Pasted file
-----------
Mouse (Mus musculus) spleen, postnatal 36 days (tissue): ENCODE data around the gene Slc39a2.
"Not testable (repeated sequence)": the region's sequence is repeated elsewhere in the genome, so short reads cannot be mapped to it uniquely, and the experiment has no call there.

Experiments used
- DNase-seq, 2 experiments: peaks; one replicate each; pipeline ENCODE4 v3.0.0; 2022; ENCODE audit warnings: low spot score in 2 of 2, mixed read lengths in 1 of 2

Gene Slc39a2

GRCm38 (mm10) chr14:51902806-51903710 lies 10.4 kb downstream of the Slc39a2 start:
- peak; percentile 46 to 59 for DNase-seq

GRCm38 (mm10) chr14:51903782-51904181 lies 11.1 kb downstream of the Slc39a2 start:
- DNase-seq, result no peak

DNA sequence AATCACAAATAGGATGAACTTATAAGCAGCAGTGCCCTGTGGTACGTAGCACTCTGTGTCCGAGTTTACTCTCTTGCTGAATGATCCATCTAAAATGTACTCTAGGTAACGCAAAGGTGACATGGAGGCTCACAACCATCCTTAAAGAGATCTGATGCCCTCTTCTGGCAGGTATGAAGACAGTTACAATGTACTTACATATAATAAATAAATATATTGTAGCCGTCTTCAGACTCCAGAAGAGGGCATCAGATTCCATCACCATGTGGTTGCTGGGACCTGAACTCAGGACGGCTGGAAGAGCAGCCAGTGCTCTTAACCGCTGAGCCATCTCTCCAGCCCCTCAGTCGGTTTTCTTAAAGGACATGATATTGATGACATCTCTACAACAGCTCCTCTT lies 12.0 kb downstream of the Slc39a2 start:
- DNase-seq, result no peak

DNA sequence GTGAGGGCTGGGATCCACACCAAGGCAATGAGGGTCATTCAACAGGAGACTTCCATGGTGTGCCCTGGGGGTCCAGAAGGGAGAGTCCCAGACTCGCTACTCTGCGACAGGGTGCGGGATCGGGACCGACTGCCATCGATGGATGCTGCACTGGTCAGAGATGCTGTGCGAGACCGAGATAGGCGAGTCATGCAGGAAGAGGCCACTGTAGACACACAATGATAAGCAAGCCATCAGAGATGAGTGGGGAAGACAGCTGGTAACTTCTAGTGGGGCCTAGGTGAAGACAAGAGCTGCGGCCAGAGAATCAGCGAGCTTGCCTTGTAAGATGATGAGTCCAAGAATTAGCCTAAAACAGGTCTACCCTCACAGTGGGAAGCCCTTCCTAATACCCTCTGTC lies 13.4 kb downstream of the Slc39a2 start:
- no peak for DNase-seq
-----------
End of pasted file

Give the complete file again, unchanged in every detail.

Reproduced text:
Mouse (Mus musculus) spleen, postnatal 36 days (tissue): ENCODE data around the gene Slc39a2.
"Not testable (repeated sequence)": the region's sequence is repeated elsewhere in the genome, so short reads cannot be mapped to it uniquely, and the experiment has no call there.

Experiments used
- DNase-seq, 2 experiments: peaks; one replicate each; pipeline ENCODE4 v3.0.0; 2022; ENCODE audit warnings: low spot score in 2 of 2, mixed read lengths in 1 of 2

Gene Slc39a2

GRCm38 (mm10) chr14:51902806-51903710 lies 10.4 kb downstream of the Slc39a2 start:
- peak; percentile 46 to 59 for DNase-seq

GRCm38 (mm10) chr14:51903782-51904181 lies 11.1 kb downstream of the Slc39a2 start:
- DNase-seq, result no peak

DNA sequence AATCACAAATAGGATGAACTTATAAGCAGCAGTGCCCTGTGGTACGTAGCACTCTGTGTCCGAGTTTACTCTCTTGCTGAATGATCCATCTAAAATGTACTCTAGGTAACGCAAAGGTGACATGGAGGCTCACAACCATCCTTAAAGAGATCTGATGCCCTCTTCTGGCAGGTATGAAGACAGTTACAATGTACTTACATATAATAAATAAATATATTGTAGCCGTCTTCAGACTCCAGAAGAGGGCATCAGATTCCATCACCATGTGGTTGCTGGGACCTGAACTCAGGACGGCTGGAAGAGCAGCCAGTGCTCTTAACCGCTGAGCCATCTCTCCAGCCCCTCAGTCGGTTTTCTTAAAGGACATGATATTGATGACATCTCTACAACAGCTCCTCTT lies 12.0 kb downstream of the Slc39a2 start:
- DNase-seq, result no peak

DNA sequence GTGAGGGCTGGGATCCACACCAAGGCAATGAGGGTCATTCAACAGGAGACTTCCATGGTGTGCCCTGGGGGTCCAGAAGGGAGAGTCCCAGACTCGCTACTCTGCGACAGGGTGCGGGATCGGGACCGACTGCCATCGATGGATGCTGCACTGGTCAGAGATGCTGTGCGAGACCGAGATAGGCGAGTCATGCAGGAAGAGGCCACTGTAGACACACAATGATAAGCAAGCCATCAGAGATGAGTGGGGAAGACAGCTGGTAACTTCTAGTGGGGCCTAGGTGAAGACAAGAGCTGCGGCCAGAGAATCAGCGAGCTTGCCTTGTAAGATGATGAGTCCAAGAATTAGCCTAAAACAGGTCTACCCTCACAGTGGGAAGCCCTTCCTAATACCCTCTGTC lies 13.4 kb downstream of the Slc39a2 start:
- no peak for DNase-seq